2017 Ford F-150 Review

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2017 Ford F-150 Overview

The Ford F-150 Raptor really shook things up in the truck world when it was first introduced back in 2010. A truck with that kind of dedicated performance and high-speed off-road capability that you could just go out and buy from a Ford dealer with a factory warranty was a pretty novel concept, and it came as a bit of a surprise. Developed by Ford’s Special Vehicle Team (SVT), the second-generation Raptor debuted at the 2016 Detroit Auto Show and brings a number of major changes, most notably a new SuperCrew body style and a new engine.

The SVT Raptor has a boxed steel frame that is a beefed-up version of the frame found under the regular F-150, and its overall platform is a few hundred pounds lighter than that of the old Raptor, thanks in large part to the extensive use of aluminum and a composite hood and front fenders. The frame will presumably be stronger as well, as the first generation garnered some bad press after several reports of bent frames (right in the spot where the cab meets the bed) after a hard weekend of off-roading.

In addition to the sportier SuperCab body style, with its 133-inch wheelbase, the Raptor will now come for in a SuperCrew body style, which has four full doors and rides on a 145-inch wheelbase. The Raptor is instantly distinguishable from a regular F-150 by its muscular haunches and the small front and rear bumpers that make for better approach and departure angles while driving in rough, uneven terrain.

Another major step for the 2017 second-generation Raptor, and one that will likely put a lot of people off, comes under the hood. Gone is the 6.2-liter V8, and in its place is a 3.5-liter EcoBoost turbocharged V6, because taking away pistons and adding superchargers is just the way of the future. But although it’s smaller and has fewer cylinders, the V6 will still produce more power than its V8 predecessor. Exactly how much more isn’t yet known, but expect a few dozen ponies over the 411 hp that came with the first Raptor. The old Raptor did 0-60 mph in a little less than 7 seconds, so the 2017 version's lighter weight and additional power should make it notably quicker. It will also undoubtedly be more fuel efficient, although most Raptor buyers probably don't care all that much about fuel efficiency. That’s why the chosen gearbox for the Raptor, a 10-speed, is a bit surprising. You used to find 10-speeds primarily on bicycles, but apparently they’re for pickup trucks now as well, and the Raptor’s is controlled by steering-wheel-mounted paddle shifters.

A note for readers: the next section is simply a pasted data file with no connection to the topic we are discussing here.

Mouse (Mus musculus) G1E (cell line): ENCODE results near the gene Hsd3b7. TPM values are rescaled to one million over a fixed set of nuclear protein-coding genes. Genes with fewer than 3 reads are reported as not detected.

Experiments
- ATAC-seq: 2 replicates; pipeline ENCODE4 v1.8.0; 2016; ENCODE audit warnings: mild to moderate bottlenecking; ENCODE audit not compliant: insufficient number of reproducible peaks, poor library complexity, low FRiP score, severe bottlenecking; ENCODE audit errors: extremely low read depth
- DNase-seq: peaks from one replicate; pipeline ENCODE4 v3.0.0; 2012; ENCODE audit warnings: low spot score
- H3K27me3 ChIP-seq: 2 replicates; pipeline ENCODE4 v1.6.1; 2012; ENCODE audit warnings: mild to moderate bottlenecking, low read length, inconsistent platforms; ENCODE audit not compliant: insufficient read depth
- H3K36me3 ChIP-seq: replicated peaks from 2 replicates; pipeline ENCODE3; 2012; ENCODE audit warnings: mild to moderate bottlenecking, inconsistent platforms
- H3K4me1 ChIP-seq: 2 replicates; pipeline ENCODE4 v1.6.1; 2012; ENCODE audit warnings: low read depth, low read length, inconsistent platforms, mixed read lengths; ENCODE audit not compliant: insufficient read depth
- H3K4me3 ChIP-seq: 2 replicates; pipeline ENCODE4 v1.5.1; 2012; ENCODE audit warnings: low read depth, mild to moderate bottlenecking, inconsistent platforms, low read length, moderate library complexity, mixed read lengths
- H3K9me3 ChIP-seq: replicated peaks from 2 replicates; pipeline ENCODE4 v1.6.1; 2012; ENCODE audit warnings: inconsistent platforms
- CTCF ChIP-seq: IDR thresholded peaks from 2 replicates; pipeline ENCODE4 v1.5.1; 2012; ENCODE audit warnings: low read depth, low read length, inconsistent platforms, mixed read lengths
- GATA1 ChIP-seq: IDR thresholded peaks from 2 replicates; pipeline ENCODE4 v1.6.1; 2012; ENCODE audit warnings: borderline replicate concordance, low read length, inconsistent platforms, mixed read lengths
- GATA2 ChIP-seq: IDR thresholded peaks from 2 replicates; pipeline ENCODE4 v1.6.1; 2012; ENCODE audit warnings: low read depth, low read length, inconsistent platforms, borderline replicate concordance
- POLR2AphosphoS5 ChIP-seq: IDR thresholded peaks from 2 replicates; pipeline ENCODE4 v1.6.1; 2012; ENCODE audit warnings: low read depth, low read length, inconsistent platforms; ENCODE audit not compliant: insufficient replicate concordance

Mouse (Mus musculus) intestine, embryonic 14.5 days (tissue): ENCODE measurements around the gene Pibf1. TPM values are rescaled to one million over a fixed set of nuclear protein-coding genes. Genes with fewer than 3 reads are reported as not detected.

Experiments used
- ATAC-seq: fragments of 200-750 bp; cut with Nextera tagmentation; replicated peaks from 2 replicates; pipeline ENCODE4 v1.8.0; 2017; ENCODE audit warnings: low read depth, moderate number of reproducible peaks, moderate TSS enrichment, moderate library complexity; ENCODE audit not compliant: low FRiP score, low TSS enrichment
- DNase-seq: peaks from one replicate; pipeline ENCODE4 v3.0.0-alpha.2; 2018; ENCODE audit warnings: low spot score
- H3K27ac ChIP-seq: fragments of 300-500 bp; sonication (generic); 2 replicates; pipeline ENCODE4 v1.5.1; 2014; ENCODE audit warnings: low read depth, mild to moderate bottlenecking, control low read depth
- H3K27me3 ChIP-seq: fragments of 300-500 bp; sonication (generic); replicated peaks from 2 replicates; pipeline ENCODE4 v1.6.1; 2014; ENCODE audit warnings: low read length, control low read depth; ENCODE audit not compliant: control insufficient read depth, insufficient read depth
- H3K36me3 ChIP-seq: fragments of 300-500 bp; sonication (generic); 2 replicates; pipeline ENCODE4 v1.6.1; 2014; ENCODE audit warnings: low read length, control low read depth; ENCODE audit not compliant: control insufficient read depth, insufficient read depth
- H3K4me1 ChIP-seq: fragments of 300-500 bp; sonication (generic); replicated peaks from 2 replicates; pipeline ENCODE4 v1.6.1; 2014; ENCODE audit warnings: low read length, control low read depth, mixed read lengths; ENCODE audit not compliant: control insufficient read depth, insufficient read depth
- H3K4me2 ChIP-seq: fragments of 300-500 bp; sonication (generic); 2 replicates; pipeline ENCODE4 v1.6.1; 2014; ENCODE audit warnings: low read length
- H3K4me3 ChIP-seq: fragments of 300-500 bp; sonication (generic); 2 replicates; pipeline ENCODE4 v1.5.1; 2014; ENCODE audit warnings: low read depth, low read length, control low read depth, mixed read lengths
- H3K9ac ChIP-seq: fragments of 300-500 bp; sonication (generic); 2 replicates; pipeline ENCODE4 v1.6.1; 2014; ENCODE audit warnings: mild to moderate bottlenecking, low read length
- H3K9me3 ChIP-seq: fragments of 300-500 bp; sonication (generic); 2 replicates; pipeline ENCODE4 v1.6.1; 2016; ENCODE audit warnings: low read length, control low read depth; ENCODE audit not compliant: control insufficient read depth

For the second-generation Raptor, the four-wheel-drive system's transfer case is a newly designed unit, with different driving modes that configure the engine, drivetrain, stability control, and other systems to adapt to different types of off-road driving, like mud, snow, and rocks. Because the Raptor faces higher speeds and more jostling than a standard F-150, the suspension is wider and significantly more robust. Up front are aluminum control arms and specially tuned coil springs, while out back there are specially tuned leaf springs. Suspension travel has been increased on both ends to cope with any high-speed bumps. The standard wheels are 17 inches, but the chunky BF Goodrich All-Terrain tires run 35 inches top-to-bottom. The production version of the new Raptor will feature bolstered leather sport seats with fabric inserts and contrast stitching, and simulated carbon fiber bits will accent the rest of the interior. Roof-mounted switches can also be hooked up for aftermarket parts like lights or a winch. Pushbutton start, dual-zone climate control, a dashboard power outlet, and a SYNC 3 touchscreen infotainment system all come standard.

If you want a seriously fast, off-road capable, sharp-looking truck right off the showroom floor at a reasonable price and with a factory warranty, the only real choice at this point is the Raptor, though other manufacturers can not have failed to notice the Raptor concept's success and will likely take a stab at a competing vehicle of their own. The Raptor is a bit of a niche model, but we Americans love our pickup trucks, and we sure do love speed, so marrying the two into one sporty off-roader makes a lot of sense in hindsight.

Updated

Andrew Newton first got into cars through vintage racing a Formula Vee. After receiving history degrees, he followed his passion for cars and became a contributor for sites like Sports Car Digest, BoldRide.com and JamesEdition.com in addition to serving as Education Manager at the Larz Anderson Auto Museum in Brookline, MA. Andrew currently covers the collector car market full time as Auction Editor for Hagerty Classic Car Insurance.

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